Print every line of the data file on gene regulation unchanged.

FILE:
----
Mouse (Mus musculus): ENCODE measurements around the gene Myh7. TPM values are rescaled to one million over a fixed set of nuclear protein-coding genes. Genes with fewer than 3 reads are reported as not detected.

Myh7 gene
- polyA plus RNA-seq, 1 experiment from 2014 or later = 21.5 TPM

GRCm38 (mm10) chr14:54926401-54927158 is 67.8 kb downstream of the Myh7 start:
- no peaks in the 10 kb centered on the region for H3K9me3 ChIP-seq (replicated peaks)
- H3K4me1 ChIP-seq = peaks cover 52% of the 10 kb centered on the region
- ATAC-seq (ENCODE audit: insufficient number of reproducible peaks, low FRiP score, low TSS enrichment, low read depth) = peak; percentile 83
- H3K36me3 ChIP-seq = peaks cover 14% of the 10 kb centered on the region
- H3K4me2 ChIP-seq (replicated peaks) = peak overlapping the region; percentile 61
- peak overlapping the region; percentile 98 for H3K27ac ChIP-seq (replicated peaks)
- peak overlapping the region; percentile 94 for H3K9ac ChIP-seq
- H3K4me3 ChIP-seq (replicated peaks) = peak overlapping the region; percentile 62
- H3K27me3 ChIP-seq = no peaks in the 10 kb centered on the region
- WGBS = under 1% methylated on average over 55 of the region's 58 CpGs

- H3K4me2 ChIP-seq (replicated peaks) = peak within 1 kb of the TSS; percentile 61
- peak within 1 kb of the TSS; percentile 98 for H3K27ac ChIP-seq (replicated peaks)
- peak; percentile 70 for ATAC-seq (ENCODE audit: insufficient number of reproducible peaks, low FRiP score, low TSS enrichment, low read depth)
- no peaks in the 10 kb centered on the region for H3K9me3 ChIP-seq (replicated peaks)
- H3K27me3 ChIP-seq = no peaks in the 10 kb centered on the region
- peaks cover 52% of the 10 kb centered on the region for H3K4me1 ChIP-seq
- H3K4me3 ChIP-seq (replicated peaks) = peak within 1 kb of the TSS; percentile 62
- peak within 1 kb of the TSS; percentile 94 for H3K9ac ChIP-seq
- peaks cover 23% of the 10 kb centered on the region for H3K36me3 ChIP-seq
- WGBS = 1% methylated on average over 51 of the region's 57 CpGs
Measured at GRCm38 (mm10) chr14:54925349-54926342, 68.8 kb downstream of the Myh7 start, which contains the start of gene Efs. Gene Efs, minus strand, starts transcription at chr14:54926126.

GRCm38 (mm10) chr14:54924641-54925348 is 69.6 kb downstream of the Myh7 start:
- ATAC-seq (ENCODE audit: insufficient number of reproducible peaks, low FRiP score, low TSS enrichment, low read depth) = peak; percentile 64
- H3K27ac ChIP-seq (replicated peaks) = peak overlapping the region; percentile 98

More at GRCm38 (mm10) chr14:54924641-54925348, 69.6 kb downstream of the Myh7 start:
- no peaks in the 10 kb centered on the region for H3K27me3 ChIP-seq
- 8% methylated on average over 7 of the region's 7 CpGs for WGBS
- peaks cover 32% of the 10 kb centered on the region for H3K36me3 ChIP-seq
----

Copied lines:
Mouse (Mus musculus): ENCODE measurements around the gene Myh7. TPM values are rescaled to one million over a fixed set of nuclear protein-coding genes. Genes with fewer than 3 reads are reported as not detected.

Myh7 gene
- polyA plus RNA-seq, 1 experiment from 2014 or later = 21.5 TPM

GRCm38 (mm10) chr14:54926401-54927158 is 67.8 kb downstream of the Myh7 start:
- no peaks in the 10 kb centered on the region for H3K9me3 ChIP-seq (replicated peaks)
- H3K4me1 ChIP-seq = peaks cover 52% of the 10 kb centered on the region
- ATAC-seq (ENCODE audit: insufficient number of reproducible peaks, low FRiP score, low TSS enrichment, low read depth) = peak; percentile 83
- H3K36me3 ChIP-seq = peaks cover 14% of the 10 kb centered on the region
- H3K4me2 ChIP-seq (replicated peaks) = peak overlapping the region; percentile 61
- peak overlapping the region; percentile 98 for H3K27ac ChIP-seq (replicated peaks)
- peak overlapping the region; percentile 94 for H3K9ac ChIP-seq
- H3K4me3 ChIP-seq (replicated peaks) = peak overlapping the region; percentile 62
- H3K27me3 ChIP-seq = no peaks in the 10 kb centered on the region
- WGBS = under 1% methylated on average over 55 of the region's 58 CpGs

- H3K4me2 ChIP-seq (replicated peaks) = peak within 1 kb of the TSS; percentile 61
- peak within 1 kb of the TSS; percentile 98 for H3K27ac ChIP-seq (replicated peaks)
- peak; percentile 70 for ATAC-seq (ENCODE audit: insufficient number of reproducible peaks, low FRiP score, low TSS enrichment, low read depth)
- no peaks in the 10 kb centered on the region for H3K9me3 ChIP-seq (replicated peaks)
- H3K27me3 ChIP-seq = no peaks in the 10 kb centered on the region
- peaks cover 52% of the 10 kb centered on the region for H3K4me1 ChIP-seq
- H3K4me3 ChIP-seq (replicated peaks) = peak within 1 kb of the TSS; percentile 62
- peak within 1 kb of the TSS; percentile 94 for H3K9ac ChIP-seq
- peaks cover 23% of the 10 kb centered on the region for H3K36me3 ChIP-seq
- WGBS = 1% methylated on average over 51 of the region's 57 CpGs
Measured at GRCm38 (mm10) chr14:54925349-54926342, 68.8 kb downstream of the Myh7 start, which contains the start of gene Efs. Gene Efs, minus strand, starts transcription at chr14:54926126.

GRCm38 (mm10) chr14:54924641-54925348 is 69.6 kb downstream of the Myh7 start:
- ATAC-seq (ENCODE audit: insufficient number of reproducible peaks, low FRiP score, low TSS enrichment, low read depth) = peak; percentile 64
- H3K27ac ChIP-seq (replicated peaks) = peak overlapping the region; percentile 98

More at GRCm38 (mm10) chr14:54924641-54925348, 69.6 kb downstream of the Myh7 start:
- no peaks in the 10 kb centered on the region for H3K27me3 ChIP-seq
- 8% methylated on average over 7 of the region's 7 CpGs for WGBS
- peaks cover 32% of the 10 kb centered on the region for H3K36me3 ChIP-seq